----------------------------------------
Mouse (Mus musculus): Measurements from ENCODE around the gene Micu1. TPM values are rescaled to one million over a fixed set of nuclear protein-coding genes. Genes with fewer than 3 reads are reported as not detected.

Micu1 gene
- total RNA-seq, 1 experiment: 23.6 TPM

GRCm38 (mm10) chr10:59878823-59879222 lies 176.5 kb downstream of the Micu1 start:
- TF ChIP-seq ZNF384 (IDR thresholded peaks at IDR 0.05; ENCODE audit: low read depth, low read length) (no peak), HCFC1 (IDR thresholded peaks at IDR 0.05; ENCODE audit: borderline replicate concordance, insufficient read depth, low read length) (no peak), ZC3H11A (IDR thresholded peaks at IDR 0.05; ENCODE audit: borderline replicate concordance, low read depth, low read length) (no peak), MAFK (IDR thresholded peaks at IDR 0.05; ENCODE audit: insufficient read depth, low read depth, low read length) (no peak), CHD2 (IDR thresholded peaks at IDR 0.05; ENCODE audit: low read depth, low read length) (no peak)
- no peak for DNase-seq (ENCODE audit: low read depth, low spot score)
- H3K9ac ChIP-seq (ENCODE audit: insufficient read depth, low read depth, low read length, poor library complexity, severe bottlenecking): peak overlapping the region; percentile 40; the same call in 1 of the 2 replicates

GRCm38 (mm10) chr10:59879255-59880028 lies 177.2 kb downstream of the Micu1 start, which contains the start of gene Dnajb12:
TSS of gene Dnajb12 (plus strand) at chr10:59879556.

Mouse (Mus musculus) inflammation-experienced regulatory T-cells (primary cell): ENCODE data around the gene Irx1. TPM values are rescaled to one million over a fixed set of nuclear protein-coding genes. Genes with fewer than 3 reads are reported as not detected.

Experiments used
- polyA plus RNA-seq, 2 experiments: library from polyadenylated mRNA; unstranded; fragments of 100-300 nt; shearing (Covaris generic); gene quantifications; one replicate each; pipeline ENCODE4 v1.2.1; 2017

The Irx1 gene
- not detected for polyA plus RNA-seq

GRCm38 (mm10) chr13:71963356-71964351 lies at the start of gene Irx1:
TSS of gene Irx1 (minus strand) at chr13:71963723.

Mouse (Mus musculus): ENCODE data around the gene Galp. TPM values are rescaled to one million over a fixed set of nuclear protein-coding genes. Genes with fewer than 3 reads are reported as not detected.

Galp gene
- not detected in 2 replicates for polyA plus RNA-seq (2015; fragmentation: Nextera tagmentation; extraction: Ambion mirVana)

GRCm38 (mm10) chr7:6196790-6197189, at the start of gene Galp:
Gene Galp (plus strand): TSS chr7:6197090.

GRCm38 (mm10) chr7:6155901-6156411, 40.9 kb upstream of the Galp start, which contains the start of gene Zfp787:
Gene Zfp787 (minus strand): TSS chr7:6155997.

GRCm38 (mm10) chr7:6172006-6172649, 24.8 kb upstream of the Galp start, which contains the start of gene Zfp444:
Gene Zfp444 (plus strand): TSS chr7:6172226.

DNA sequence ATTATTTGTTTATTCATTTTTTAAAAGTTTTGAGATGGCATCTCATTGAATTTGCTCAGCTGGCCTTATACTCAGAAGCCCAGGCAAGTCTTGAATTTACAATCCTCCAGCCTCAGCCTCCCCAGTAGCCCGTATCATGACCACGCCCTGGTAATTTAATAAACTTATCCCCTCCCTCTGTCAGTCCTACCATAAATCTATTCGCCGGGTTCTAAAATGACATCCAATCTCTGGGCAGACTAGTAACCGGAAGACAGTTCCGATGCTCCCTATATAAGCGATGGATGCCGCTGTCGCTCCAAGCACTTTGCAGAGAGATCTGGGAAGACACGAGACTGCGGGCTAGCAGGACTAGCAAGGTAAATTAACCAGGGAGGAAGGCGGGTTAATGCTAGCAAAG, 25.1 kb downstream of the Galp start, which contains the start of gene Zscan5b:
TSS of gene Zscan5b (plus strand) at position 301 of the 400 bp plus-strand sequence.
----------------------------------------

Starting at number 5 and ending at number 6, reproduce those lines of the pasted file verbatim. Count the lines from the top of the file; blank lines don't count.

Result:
- TF ChIP-seq ZNF384 (IDR thresholded peaks at IDR 0.05; ENCODE audit: low read depth, low read length) (no peak), HCFC1 (IDR thresholded peaks at IDR 0.05; ENCODE audit: borderline replicate concordance, insufficient read depth, low read length) (no peak), ZC3H11A (IDR thresholded peaks at IDR 0.05; ENCODE audit: borderline replicate concordance, low read depth, low read length) (no peak), MAFK (IDR thresholded peaks at IDR 0.05; ENCODE audit: insufficient read depth, low read depth, low read length) (no peak), CHD2 (IDR thresholded peaks at IDR 0.05; ENCODE audit: low read depth, low read length) (no peak)
- no peak for DNase-seq (ENCODE audit: low read depth, low spot score)